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Cameron, Clegg, Hague and Fox could do with some basic lessons in government and politics

Posted on 25 February 2011 | 9:02am

My God they are still blessed, this Tory government. Can you even begin to imagine the hue and cry, the howling, raging, screeching tone of the papers and the tellybabblers if a Labour government’s handling of the Libyan crisis had been as inept as this?

The Prime Minister wandering around the region spectacularly failing to address the main point.

The deputy Prime Minister heading off for a half-term skiing trip and then saying he had ‘forgotten’ he was meant to be in charge of the country, only to be contradicted by the PM insisting that in the era of the blackberry, he was always in charge. Oh what fun they would have had if it had been John Prescott.

The Foreign Secretary telling us Gaddafi was on a flight to Venezuela, shortly before he popped up on Libyan TV to promise all manner of retribution.

He and the Defence Secretary failing to make the obvious moves needed to grip the obvious situation developing with regard to British nationals seeking to escape.

They are not exactly getting a good press. Even our pro-coalition tummy-ticklers would be hard-pressed to give them that. But they are not getting the kind of hammering the media would have sought to give out had this been TB/JP and Robin Cook in charge.

Meanwhile I see that the Channel 4 spin machine is cranking up the publicity for Jamie’s Dream School which starts next Tuesday evening. There is a very good website putting up extended trailers for the show, including this one which gives you a flavour of my first lesson. The purpose of the course is to try to teach some basic politics to a group of youngsters who have gone through school without troubling the examiners too much.

It is lessons in basic government and politics that the Tory government needs, if the handling of their first mini-crisis is anything to go by.

  • Gerald Rowden

    Alastair, I’m sure you remember the slogan “Don’t blame me, I voted Labour” it is as appropriate now as it was then.

  • Pauldwhitey

    I quite agree, was staggered to see no comment in the Telegraph today on the govt’s handling of this crisis. It’s been embarrassing at best.

  • stevo

    Their ineptitude is staggering.But the irony-call me Dave praising the demonstrations in Egypt-but condemming the student protests here-then going on to help sell weapons to……..yes you guessed it-quell demonstrationds. As that right wing dool says “You really couldn’t make it up”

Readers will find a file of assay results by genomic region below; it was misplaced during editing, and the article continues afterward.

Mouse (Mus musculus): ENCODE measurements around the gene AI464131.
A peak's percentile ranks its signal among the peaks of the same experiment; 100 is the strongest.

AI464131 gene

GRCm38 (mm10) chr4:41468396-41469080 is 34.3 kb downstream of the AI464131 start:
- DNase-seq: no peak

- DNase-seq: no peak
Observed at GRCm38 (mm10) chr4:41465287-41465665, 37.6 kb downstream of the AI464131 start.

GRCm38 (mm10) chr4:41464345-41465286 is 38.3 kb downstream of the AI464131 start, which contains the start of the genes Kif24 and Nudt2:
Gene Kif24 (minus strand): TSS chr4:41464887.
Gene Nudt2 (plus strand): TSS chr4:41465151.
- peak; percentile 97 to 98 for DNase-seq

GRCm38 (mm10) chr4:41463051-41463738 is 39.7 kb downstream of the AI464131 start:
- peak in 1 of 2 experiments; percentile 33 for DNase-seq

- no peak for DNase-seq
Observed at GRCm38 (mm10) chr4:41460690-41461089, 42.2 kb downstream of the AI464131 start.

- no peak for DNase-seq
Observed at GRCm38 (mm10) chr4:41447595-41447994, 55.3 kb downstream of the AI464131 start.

• Olli Issakainen

    It seems as if Larry the Downing Street cat has been running the show while David Cameron has been busy selling arms to despots abroad.
    Zoe Williams got it right in the Guardian when she wrote that “I think we´re looking at people with no idea what governing entails, let loose in a system with no clue about its structures and mechanisms”.
    To put it simply, the Tory-led government is incompetent. And the worst is yet to come. Britain´s economy contracted 0.6% in fourth quarter last year. Inflation is double the target.
    There is destruction ahead unless the ideological cuts are postponed. Britain is moving in direction the majority did not vote for. Promises have been broken. Frontline services are at risk.
    It is time for the media to wake up and tell the truth about this government!

  • SG

    On the plus side, this government’s still got some way to go before they begin to match the levels of deceit and incompetence we had to put up with over the previous thirteen years.

  • Watoop

    The government seem to be moving swiftly from “narrow-minded idealogues” to “joke”.
    However it is a very dangerous joke indeed with the economy tanking, thousands joining the unemployed, millions facing cuts in their standard of living and the younger generation looking down the barrel of lifetime debt and lack of opportunity.
    I’m utterly convinced that they will not make it to 2015 (despite Hague’s smug words about when the next election will be) but how much damage can be wrought in the meantime? In 9 months, we are already in a pretty big hole and the digging continues hour by hour.